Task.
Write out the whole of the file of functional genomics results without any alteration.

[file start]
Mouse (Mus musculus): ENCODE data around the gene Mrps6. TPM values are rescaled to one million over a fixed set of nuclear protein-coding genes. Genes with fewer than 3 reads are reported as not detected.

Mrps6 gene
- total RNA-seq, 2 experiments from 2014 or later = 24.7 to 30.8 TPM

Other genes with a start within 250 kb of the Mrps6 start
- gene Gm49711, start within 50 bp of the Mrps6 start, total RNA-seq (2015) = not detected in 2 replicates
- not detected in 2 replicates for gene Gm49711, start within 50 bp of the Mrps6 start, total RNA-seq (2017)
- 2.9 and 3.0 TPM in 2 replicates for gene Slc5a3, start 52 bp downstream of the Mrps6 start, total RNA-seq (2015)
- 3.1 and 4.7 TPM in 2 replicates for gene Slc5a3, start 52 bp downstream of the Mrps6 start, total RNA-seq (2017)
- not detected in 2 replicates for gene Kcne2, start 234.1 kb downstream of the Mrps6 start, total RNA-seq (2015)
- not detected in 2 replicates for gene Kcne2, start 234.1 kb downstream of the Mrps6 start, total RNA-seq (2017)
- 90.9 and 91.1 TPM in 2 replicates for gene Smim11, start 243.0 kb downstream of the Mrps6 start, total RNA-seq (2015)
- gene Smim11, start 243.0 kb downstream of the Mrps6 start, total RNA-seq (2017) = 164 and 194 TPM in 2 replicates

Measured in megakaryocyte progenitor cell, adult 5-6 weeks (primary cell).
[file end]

Mouse (Mus musculus): ENCODE data around the gene Mrps6. TPM values are rescaled to one million over a fixed set of nuclear protein-coding genes. Genes with fewer than 3 reads are reported as not detected.

Mrps6 gene
- total RNA-seq, 2 experiments from 2014 or later = 24.7 to 30.8 TPM

Other genes with a start within 250 kb of the Mrps6 start
- gene Gm49711, start within 50 bp of the Mrps6 start, total RNA-seq (2015) = not detected in 2 replicates
- not detected in 2 replicates for gene Gm49711, start within 50 bp of the Mrps6 start, total RNA-seq (2017)
- 2.9 and 3.0 TPM in 2 replicates for gene Slc5a3, start 52 bp downstream of the Mrps6 start, total RNA-seq (2015)
- 3.1 and 4.7 TPM in 2 replicates for gene Slc5a3, start 52 bp downstream of the Mrps6 start, total RNA-seq (2017)
- not detected in 2 replicates for gene Kcne2, start 234.1 kb downstream of the Mrps6 start, total RNA-seq (2015)
- not detected in 2 replicates for gene Kcne2, start 234.1 kb downstream of the Mrps6 start, total RNA-seq (2017)
- 90.9 and 91.1 TPM in 2 replicates for gene Smim11, start 243.0 kb downstream of the Mrps6 start, total RNA-seq (2015)
- gene Smim11, start 243.0 kb downstream of the Mrps6 start, total RNA-seq (2017) = 164 and 194 TPM in 2 replicates

Measured in megakaryocyte progenitor cell, adult 5-6 weeks (primary cell).